The Secretary's findings are reviewable as to whether they are supported by substantial evidence and as to whether the Secretary used proper legal standards. 42 U.S.C. Sec. 405(g); Blacknall v. Heckler, 721 F.2d 1179, 1180 (9th Cir.1983). Substantial evidence is "more than mere scintilla. It means such relevant evidence as a reasonable mind might accept as adequate to support a conclusion." Richardson v. Perales, 402 U.S. 389, 401, 91 S.Ct. 1420, 1427, 28 L.Ed.2d 842 (1971); Johnson v. Harris, 625 F.2d 311, 312 (9th Cir.1980). On review we must consider the record as a whole, not just the evidence supporting the decision of the ALJ. Thompson v. Schweiker, 665 F.2d 936, 939 (9th Cir.1982).


In reaching the conclusion that the appellant was disabled only after August 19, 1980, the Secretary gave little weight to the treating physician's opinion and the appellant's subjective complaints of pain. We have held that if the ALJ chooses to disregard the treating physician's opinion he must set forth specific reasons for doing so and this decision must itself be based on substantial evidence. Murray v. Heckler, 722 F.2d 499, 501-02 (9th Cir.1983). Also, the ALJ must make a specific finding as to the credibility of the appellant's subjective complaints of pain, id. at 502, though the Secretary need not accept those complaints if they are unsupported by objective findings. Maounis v. Heckler, 738 F.2d 1032, 1034 (9th Cir.1984).


This case is replete with conflicting evidence as to the appellant's condition prior to the August 19, 1980 onset date. However, it does not appear that the Secretary misapplied the legal standards in reaching her finding or that the finding is not supported by substantial evidence. The ALJ carefully considered and rejected the appellant's subjective complaints of pain citing a large number of negative clinical findings and the fact that the appellant stopped taking medication to support his conclusion that appellant's complaints were exaggerated. The ALJ also considered and rejected the opinion of Dr. Wyatt, the treating physician, that the claimant was totally disabled prior to August 19, 1980. Again the ALJ noted consistently negative clinical findings and findings that the appellant's ailment was largely unrelated to her former problems and became apparent only in the latter part of 1980. The ALJ therefore acted within his discretion in rejecting both the treating physician's opinion and the appellant's subjective complaints of pain.


The ALJ's finding that the appellant was not disabled prior to August 1980 is supported by substantial evidence. The ALJ made a detailed and thorough written summary of the facts of this case, his interpretation of those facts and his findings. He noted that following the appellant's initial surgery, her condition improved and that subsequent neurological exams were unremarkable; that tests done during and after the appellant's second hospitalization in October, 1978, though extensive, showed no abnormality. Some psychiatric problems were recognized, but these did not rise to the level of a severe psychiatric impairment. An examination indicating the possibility of temporal lobe epilepsy was also not confirmed by later examinations or tests. Although the appellant's treating physician stated that he felt the appellant was disabled since he began seeing her, there was sufficient contrary evidence for the ALJ to reject this contention as to the appellant's condition prior to August 1980.


Appellant's multiple hospitalizations and subjective complaints of pain indicate that she suffered some impairment prior to August 19, 1980. Yet, the large number of negative test results coupled with the appellant's admission that she improved after surgical proceedures and that she stopped medication indicate that her impairment, during that period, was not so severe as to render her disabled before August 19, 1980. While the ALJ could have chosen an earlier onset date based on the conflicting evidence as to appellant's previous disorders, the question we face is whether the chosen onset date is supported by substantial evidence, not whether an earlier date could have been supported.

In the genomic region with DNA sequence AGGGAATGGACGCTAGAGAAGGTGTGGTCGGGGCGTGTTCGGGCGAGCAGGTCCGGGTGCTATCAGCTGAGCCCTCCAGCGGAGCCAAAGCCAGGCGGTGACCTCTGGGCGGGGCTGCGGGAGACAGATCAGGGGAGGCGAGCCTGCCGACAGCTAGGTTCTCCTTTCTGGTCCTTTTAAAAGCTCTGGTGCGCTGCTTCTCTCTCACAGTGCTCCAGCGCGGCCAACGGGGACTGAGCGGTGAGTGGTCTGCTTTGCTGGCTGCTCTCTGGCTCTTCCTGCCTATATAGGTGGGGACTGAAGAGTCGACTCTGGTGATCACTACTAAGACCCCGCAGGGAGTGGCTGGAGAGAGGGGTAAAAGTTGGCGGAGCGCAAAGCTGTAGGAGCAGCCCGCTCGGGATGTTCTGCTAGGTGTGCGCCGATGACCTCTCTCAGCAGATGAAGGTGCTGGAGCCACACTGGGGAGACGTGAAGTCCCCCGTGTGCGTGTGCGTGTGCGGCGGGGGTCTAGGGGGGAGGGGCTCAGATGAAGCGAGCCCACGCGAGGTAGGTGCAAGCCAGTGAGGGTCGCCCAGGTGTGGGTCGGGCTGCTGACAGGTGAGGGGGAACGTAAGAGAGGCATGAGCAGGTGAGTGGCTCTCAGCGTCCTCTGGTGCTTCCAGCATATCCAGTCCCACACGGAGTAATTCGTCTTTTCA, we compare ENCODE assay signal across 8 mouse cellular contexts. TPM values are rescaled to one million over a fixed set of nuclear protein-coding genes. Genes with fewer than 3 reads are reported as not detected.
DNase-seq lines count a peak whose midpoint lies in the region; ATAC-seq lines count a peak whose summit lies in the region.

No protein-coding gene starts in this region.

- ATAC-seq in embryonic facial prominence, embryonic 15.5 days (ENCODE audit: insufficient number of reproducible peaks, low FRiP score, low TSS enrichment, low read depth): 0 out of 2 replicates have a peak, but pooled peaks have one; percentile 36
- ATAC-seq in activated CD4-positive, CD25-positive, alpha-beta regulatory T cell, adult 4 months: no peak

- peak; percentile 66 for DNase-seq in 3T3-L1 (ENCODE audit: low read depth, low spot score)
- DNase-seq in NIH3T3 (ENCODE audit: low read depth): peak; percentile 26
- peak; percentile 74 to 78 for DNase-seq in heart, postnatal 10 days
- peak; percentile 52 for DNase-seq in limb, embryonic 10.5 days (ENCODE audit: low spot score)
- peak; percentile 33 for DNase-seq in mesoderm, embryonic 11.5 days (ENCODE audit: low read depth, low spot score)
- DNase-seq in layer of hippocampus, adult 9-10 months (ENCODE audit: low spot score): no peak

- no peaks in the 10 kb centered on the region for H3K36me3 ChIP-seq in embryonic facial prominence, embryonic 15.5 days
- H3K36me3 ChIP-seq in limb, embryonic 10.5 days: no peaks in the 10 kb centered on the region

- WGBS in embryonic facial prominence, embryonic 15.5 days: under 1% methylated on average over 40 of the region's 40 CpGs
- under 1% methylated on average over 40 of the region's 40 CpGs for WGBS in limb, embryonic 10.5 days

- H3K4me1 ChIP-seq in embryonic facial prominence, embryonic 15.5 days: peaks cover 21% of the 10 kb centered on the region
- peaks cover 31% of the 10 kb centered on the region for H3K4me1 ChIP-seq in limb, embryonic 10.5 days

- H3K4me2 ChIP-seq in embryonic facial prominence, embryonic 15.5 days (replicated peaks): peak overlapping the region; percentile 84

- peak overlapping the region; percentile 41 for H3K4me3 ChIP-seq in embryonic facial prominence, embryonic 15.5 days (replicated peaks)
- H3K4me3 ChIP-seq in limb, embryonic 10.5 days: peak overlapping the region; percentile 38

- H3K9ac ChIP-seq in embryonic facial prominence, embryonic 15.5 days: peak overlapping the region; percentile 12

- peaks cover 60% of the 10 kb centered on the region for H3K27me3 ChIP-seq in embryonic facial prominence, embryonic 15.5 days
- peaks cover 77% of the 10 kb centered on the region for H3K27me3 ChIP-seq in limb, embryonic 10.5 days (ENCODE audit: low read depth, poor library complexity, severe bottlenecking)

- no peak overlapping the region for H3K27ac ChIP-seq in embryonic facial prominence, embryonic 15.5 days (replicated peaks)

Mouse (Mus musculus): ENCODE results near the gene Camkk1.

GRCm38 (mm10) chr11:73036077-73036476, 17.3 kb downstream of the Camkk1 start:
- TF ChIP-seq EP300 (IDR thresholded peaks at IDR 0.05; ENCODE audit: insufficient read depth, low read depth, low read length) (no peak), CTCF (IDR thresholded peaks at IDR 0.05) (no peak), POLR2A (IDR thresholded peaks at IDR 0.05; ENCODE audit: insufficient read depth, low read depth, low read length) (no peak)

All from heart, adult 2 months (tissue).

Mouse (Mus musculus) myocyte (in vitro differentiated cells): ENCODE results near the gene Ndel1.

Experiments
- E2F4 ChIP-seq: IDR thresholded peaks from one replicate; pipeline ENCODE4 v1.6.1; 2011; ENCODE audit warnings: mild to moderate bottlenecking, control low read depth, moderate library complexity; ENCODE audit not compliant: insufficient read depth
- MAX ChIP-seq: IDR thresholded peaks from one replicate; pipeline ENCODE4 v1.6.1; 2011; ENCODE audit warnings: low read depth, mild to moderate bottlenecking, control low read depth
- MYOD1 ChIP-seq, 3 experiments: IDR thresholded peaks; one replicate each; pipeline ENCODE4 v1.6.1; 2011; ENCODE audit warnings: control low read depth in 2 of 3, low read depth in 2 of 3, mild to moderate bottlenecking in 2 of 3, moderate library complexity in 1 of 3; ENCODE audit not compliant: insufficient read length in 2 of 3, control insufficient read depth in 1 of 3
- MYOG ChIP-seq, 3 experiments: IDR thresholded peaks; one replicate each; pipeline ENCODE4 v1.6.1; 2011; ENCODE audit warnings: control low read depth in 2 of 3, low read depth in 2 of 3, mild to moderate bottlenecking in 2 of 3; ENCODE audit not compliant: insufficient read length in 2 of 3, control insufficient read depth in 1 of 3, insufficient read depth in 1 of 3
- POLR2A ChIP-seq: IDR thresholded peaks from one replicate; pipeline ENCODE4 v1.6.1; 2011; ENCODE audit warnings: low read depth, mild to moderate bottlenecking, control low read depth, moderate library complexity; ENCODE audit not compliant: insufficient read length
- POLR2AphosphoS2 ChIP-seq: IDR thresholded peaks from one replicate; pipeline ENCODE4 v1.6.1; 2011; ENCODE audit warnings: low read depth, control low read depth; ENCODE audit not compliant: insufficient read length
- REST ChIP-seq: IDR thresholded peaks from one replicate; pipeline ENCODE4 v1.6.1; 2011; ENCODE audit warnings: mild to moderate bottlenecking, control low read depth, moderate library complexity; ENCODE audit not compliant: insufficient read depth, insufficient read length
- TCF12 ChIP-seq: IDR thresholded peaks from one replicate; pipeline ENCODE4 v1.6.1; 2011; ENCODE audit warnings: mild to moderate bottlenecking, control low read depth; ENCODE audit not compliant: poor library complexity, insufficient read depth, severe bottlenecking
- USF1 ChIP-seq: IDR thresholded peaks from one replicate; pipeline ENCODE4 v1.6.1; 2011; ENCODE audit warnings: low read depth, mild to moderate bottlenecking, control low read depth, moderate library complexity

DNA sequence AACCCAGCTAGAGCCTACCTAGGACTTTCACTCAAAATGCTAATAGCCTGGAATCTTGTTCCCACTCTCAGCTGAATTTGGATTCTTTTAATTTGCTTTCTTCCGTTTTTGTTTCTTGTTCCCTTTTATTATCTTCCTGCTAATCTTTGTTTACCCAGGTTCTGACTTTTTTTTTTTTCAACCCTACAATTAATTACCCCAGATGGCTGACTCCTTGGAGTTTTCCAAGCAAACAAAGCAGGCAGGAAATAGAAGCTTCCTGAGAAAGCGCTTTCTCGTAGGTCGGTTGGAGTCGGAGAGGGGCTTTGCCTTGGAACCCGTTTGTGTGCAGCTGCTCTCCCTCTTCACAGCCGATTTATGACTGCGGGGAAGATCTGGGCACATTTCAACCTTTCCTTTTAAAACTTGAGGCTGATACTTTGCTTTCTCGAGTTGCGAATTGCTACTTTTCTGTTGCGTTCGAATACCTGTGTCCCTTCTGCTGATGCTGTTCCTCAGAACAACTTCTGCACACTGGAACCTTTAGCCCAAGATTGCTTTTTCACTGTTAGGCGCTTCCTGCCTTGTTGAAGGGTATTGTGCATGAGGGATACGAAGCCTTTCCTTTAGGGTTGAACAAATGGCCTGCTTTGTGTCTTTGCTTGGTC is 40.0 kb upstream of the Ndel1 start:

The first tests indicating a severe disabling condition were the EKG and treadmill conducted by Dr. Dickstein on August 19, 1980. These tests raised the possibility of a disabling heart condition unrelated to the appellant's previous difficulties that the ALJ had found not debilitating. Subsequent tests supported Dr. Dickstein's diagnosis of heart disease including a later EKG which was positive for myocardial abnormalities. The objective EKG, the treadmill, and the later findings corroborating heart disease including the appellant's assertion to Dr. Wyatt that her chest pains increased after May of 1980, provide substantial evidence for the Secretary's decision.1


Although the Secretary's selection of August 19, 1980 is supported by substantial evidence, we caution that the critical date is the date of onset of disability, not the date of diagnosis. Here the appellant was plagued by various disorders prior to August 19, 1980, but the disorders that were found to be disabling, a serious heart problem and hysterical conversion, do not appear to have developed definitive disabling symptoms until about the time of their diagnosis by electrocardiogram and later psychiatric evaluation. Therefore, there is substantial evidence that the date of onset and diagnosis coincided, justifying the selection of August 19, 1980 as the disability onset date. Clearly, however, this coincidence will not appear in every case.2


The judgment of the district court is,




The ALJ's finding of no severe psychiatric impairment prior to August, 1980 is similarly supported by substantial evidence. The only time that hysterical conversion appeared to be affecting Ms. Swanson was when it was diagnosed in Dr. Hunter's December, 1980 report as later confirmed by Dr. Pasnick. Even here, however, the diagnosis was only reached by process of elimination


Where, for example, the symptoms of disability and available medical evidence are consistent with a disability diagnosed only at a much later date the Secretary would not be substantially justified in relying on the date of diagnosis as the date of disability. Indeed, if the Secretary chose to rely on the date of diagnosis in such circumstances she would be violating her own regulations. Social Security Ruling 83-20 (Jan. 1983) (date alleged by individual should be used as onset date if it is consistent with all available evidence)